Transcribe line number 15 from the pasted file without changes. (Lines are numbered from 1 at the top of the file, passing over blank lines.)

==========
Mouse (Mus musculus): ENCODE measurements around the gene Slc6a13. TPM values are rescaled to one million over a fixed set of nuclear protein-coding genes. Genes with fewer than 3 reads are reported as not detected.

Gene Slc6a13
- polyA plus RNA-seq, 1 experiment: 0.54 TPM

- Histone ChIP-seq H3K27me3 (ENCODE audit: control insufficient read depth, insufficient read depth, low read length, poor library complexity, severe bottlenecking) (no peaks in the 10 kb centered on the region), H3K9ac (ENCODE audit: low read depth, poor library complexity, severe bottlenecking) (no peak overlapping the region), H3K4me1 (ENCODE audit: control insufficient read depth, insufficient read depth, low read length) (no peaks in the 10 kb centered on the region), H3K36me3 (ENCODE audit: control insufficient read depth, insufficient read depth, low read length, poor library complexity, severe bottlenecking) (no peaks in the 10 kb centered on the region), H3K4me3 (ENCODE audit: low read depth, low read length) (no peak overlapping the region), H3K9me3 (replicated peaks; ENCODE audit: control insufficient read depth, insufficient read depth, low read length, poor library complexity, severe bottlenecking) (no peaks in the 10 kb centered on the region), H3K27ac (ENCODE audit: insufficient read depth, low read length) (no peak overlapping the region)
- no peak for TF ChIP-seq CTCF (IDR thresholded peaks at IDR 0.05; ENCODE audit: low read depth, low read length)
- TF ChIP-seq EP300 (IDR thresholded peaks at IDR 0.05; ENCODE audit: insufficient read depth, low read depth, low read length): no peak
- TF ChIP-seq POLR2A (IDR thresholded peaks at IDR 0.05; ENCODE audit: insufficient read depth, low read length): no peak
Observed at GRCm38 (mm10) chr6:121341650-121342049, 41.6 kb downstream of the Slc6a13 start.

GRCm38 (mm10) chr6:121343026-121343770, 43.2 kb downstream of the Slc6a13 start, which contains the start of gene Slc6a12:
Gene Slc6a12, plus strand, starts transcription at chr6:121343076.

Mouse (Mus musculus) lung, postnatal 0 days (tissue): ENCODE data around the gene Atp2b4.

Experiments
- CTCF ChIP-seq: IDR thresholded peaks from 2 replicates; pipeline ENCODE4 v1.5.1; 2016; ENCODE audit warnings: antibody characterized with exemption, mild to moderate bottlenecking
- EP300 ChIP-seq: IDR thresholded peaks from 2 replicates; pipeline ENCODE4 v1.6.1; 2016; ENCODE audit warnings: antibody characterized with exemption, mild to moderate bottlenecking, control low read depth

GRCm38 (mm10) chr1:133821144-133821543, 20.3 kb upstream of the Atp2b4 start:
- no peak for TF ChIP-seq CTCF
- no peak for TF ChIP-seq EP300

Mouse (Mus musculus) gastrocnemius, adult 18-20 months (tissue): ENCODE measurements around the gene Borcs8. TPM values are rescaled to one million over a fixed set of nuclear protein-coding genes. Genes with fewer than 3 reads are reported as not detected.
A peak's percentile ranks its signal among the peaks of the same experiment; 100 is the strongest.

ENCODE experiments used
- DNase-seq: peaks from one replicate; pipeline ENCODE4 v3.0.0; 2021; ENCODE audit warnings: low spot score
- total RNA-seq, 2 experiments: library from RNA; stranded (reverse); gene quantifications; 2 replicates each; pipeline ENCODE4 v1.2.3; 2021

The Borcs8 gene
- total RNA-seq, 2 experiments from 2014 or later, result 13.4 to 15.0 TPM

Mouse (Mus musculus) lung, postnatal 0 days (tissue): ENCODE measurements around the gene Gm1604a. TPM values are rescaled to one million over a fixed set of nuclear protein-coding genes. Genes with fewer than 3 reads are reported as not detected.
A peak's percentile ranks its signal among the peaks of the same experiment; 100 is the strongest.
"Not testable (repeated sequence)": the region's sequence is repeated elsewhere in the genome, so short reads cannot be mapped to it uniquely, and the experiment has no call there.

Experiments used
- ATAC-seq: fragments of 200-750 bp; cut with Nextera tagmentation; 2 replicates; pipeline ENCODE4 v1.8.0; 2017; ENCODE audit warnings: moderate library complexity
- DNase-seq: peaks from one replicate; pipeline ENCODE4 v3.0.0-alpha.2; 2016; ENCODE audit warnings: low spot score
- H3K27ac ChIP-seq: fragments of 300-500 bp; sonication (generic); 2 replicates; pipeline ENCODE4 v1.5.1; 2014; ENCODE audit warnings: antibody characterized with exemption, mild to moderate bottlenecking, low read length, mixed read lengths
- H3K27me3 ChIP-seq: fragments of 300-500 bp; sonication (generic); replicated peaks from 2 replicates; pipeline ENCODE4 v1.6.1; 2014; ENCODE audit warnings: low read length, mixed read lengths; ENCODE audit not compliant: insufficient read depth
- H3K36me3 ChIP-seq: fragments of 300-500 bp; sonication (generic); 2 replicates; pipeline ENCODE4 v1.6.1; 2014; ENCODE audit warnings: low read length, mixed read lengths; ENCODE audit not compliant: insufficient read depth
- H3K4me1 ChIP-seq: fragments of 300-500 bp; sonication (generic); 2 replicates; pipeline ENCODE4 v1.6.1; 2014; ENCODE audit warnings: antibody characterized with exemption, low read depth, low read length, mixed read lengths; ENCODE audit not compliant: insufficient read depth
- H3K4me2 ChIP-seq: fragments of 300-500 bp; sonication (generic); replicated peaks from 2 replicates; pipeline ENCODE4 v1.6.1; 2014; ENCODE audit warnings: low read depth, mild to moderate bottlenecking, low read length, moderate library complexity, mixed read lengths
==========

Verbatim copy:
GRCm38 (mm10) chr1:133821144-133821543, 20.3 kb upstream of the Atp2b4 start: